A Japanese finance ministry official said the government might sell yen again after last week’s move if it sees speculative trades that drive the currency higher.
Further intervention would “maintain the effect and warn those who make unusual moves” in the currency market, Japanese Vice Minister of Finance Fumihiko Igarashi said on public broadcaster NHK television yesterday.
Japan sold yen in the foreign-exchange market last week for the second time this year to secure an economic recovery following the March 11 earthquake and tsunami.
Investors have been buying the currency as a haven from sovereign debt concerns in Europe and the US, which had its credit rating cut for the first time by Standard & Poor’s after markets closed on Friday.
The government is likely to pursue a campaign of currency intervention that will prove ineffective and the yen may strengthen beyond ￥70 to the US dollar for the first time, former finance ministry official Eisuke Sakakibara said.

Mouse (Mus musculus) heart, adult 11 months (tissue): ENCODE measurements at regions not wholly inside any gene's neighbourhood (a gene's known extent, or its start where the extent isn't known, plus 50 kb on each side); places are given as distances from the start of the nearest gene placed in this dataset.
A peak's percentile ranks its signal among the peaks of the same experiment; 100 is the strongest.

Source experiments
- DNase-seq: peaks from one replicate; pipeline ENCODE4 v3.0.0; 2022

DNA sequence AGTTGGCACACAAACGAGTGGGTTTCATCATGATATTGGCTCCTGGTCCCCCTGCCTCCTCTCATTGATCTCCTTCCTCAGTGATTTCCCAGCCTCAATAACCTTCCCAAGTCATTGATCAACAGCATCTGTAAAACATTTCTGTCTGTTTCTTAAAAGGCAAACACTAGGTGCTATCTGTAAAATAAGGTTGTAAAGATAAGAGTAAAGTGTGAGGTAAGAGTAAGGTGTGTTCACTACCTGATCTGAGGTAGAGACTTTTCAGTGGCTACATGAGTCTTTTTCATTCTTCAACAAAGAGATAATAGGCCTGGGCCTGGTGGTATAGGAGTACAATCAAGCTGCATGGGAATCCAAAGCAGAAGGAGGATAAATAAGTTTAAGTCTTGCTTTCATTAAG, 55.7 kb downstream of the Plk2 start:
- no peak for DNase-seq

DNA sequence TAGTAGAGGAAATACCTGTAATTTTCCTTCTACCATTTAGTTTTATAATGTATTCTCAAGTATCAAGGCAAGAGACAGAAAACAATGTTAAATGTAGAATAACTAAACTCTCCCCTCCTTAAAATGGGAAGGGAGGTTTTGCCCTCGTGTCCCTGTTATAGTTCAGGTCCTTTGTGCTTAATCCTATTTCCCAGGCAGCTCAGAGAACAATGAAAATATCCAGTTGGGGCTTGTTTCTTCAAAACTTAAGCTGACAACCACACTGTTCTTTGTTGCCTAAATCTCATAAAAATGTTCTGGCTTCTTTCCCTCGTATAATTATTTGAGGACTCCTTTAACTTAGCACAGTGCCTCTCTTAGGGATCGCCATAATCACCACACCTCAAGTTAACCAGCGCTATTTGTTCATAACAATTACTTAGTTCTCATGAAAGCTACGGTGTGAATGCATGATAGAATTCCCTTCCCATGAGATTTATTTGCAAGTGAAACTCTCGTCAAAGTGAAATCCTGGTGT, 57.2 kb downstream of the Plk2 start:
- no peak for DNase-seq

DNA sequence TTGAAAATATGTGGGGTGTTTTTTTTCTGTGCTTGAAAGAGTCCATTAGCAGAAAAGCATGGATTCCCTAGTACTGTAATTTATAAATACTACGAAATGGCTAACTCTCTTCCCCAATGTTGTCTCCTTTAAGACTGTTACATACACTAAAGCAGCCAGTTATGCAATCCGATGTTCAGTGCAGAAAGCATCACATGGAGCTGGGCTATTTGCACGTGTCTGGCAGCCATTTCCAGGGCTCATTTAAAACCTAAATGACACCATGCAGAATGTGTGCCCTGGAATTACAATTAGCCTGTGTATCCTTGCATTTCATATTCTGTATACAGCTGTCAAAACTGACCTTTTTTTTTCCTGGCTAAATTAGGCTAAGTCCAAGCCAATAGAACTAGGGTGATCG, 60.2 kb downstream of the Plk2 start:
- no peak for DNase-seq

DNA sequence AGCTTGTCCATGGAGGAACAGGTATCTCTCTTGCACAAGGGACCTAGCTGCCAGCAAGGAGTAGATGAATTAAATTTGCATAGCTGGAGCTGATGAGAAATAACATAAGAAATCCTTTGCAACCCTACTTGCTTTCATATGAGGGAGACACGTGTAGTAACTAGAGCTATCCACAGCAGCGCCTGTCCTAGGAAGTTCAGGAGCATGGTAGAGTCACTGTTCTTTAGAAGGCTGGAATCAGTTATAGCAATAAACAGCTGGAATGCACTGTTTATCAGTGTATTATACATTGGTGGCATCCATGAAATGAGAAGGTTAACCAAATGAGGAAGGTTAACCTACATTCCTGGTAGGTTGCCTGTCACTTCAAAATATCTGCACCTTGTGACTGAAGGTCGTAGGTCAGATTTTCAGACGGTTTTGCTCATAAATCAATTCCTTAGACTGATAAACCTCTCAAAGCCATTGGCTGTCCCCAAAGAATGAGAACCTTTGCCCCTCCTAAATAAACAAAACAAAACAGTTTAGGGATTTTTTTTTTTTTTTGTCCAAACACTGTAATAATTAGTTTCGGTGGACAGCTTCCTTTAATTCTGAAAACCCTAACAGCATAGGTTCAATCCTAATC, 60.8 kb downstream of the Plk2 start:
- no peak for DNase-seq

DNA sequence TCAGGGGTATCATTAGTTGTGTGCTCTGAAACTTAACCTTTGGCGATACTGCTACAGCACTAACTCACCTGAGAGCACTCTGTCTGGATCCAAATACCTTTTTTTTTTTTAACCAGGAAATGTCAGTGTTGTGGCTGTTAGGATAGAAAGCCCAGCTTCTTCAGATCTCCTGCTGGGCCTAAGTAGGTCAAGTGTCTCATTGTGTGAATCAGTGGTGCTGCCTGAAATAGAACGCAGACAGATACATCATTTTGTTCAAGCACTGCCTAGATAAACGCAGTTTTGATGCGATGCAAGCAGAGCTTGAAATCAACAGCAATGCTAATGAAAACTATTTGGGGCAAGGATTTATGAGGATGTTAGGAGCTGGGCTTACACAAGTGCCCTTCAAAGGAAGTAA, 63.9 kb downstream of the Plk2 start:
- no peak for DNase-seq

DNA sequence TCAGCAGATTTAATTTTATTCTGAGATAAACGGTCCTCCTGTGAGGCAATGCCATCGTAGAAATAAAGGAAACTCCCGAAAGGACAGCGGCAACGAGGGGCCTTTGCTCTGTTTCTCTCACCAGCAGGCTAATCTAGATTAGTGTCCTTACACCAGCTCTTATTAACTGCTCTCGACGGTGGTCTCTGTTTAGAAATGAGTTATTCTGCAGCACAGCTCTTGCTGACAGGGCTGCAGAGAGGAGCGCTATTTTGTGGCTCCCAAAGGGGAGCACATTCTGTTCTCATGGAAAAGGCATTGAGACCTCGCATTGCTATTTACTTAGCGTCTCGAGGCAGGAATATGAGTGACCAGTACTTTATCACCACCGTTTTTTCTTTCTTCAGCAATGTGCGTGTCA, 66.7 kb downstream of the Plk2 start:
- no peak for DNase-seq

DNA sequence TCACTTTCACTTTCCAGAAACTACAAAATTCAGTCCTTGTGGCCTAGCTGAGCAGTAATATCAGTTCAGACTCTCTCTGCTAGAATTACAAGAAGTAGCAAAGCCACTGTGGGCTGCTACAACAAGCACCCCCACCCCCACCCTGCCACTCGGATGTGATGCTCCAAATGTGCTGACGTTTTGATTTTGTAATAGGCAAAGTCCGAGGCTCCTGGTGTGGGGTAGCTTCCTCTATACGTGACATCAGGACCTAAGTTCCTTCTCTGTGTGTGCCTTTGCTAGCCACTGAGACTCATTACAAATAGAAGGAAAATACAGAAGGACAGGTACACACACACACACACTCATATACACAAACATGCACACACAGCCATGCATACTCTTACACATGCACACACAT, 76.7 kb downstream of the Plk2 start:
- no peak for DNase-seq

Japan’s currency may trade around ￥73 per US dollar at the end of the year as the government will probably have to sell yen without US support, Sakakibara said on TV Asahi yesterday.
Last month, he said the yen might go as high as ￥75.
Sakakibara became known as “Mr Yen” during his 1997 to 1999 tenure as the Ministry of Finance’s top currency official because of his efforts to influence the yen rate through verbal and actual intervention in foreign-exchange markets.
Japan acted alone in selling the yen last week, in contrast with a previous intervention in March that was coordinated among G7 nations.
The Bank of Japan added ￥10 trillion of monetary stimulus measures on Thursday last week, hours after the finance ministry’s move.
“There is a good chance speculators will build up yen-buying positions again, depending on future developments, given that the present intervention is unilateral,” Goldman Sachs Group Inc economists Naohiko Baba and Lee Chi-woong wrote in a note published on Saturday.
“The impact will not be as large or as sustainable as a coordinated intervention,” the note said.
Baba and Lee said Japan has been buying US Treasuries when it sells yen, leaving it with more than ￥30 trillion in unrealized losses that will test the government’s “true determination” to combat the currency’s rise.